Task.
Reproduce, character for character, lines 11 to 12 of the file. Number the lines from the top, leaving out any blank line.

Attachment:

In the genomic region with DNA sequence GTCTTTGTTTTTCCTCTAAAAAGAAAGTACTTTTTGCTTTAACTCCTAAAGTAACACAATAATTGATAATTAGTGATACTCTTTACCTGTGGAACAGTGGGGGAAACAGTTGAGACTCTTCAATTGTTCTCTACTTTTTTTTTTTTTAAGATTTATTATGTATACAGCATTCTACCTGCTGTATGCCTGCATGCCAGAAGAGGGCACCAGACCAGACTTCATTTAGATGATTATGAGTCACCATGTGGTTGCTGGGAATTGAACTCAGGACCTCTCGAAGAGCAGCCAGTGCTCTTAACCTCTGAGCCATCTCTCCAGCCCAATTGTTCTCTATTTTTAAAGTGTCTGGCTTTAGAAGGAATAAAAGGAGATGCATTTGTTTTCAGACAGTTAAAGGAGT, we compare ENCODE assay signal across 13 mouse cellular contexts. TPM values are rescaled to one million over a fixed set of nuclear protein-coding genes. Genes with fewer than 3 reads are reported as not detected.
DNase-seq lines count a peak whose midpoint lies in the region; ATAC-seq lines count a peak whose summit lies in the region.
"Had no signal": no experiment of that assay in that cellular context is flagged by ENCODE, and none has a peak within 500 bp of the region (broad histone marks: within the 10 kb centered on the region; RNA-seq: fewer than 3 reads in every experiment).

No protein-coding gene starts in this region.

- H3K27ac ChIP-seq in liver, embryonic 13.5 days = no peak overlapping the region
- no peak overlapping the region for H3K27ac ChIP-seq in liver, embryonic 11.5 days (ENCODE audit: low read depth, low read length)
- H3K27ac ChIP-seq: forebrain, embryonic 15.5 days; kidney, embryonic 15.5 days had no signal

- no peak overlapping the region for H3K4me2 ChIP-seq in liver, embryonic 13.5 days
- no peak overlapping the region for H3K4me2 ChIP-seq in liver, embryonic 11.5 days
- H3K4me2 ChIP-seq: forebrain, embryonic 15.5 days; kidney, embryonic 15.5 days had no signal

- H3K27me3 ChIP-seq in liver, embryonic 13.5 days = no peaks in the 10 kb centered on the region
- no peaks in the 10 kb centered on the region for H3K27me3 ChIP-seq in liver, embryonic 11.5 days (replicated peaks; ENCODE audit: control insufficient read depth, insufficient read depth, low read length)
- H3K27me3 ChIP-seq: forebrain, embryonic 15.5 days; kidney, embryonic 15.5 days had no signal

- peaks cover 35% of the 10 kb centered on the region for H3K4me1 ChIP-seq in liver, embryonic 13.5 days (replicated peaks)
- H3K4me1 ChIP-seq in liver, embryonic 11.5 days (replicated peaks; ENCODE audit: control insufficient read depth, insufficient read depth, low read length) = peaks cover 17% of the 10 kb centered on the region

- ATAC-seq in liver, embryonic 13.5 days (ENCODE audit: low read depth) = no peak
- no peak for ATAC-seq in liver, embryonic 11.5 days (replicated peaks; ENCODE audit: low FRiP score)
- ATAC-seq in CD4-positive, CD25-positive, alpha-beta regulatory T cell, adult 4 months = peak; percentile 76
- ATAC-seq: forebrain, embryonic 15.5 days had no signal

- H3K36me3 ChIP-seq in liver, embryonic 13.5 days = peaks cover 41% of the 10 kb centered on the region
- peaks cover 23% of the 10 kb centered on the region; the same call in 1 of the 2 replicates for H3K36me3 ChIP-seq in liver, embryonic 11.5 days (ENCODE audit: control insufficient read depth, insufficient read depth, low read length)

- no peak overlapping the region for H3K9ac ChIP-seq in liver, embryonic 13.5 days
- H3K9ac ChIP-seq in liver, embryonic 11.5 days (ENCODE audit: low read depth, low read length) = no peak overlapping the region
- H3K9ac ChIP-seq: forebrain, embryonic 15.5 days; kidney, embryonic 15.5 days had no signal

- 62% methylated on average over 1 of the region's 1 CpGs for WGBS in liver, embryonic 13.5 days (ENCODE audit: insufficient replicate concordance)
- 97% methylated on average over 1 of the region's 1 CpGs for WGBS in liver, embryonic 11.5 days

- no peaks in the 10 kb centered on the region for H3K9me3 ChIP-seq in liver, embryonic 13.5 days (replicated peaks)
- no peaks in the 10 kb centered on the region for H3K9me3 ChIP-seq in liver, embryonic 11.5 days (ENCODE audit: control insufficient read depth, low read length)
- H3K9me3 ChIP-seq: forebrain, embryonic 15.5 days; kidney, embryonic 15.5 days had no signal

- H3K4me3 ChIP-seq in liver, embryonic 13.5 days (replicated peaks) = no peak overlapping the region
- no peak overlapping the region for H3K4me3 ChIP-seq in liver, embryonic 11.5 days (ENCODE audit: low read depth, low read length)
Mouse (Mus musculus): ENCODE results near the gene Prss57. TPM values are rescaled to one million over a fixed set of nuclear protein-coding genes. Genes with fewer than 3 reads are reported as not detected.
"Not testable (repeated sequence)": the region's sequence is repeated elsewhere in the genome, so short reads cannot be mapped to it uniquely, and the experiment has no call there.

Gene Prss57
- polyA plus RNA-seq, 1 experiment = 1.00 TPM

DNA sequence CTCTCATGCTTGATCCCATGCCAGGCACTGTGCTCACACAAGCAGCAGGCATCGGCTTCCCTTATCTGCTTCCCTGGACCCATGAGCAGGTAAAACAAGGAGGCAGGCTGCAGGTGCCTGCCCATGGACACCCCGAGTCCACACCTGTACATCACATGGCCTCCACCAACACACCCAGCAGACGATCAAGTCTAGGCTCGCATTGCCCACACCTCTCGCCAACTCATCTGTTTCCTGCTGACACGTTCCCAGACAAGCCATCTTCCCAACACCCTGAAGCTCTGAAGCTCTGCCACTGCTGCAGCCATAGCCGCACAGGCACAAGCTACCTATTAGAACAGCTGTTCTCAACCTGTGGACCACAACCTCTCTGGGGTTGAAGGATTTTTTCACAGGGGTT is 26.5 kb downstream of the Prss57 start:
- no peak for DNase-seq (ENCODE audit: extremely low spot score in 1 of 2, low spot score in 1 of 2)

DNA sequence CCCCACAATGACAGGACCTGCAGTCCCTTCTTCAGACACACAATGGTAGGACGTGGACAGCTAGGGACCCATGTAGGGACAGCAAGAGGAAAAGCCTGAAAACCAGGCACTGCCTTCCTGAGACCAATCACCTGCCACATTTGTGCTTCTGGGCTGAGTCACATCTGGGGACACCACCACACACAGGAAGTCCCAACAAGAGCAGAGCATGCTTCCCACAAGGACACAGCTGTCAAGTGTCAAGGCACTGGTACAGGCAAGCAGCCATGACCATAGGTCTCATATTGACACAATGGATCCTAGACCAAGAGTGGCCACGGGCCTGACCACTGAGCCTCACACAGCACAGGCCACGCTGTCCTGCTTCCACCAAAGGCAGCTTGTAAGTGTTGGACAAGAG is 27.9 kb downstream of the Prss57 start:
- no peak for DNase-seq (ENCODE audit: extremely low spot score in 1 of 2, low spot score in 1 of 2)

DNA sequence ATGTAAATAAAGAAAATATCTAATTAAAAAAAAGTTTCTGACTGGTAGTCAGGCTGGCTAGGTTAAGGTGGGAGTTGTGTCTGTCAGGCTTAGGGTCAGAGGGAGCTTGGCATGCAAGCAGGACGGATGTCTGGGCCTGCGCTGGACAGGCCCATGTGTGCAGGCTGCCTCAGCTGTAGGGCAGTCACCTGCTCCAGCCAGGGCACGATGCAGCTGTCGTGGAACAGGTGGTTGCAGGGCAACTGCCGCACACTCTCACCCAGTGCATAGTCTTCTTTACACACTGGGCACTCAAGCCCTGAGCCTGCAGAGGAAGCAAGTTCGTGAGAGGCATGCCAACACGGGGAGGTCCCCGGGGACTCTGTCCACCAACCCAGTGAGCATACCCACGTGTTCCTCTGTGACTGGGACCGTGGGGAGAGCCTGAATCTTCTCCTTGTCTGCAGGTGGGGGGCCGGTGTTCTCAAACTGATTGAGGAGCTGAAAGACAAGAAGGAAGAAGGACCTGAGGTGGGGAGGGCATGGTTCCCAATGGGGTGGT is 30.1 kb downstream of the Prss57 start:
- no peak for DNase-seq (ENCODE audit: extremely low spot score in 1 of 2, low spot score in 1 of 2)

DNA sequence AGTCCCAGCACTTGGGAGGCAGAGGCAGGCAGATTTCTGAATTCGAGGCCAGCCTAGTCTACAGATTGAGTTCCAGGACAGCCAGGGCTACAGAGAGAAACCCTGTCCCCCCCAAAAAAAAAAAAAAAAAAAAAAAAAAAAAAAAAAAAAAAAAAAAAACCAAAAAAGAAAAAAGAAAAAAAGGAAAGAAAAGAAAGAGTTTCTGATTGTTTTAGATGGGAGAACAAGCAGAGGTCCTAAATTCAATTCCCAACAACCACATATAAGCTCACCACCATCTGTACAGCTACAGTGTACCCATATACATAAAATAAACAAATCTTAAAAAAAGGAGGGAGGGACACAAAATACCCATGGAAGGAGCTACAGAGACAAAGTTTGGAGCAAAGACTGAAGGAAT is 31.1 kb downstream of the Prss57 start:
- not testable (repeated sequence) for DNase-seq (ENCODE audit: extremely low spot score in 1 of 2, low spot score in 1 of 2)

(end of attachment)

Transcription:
- H3K27me3 ChIP-seq in liver, embryonic 13.5 days = no peaks in the 10 kb centered on the region
- no peaks in the 10 kb centered on the region for H3K27me3 ChIP-seq in liver, embryonic 11.5 days (replicated peaks; ENCODE audit: control insufficient read depth, insufficient read depth, low read length)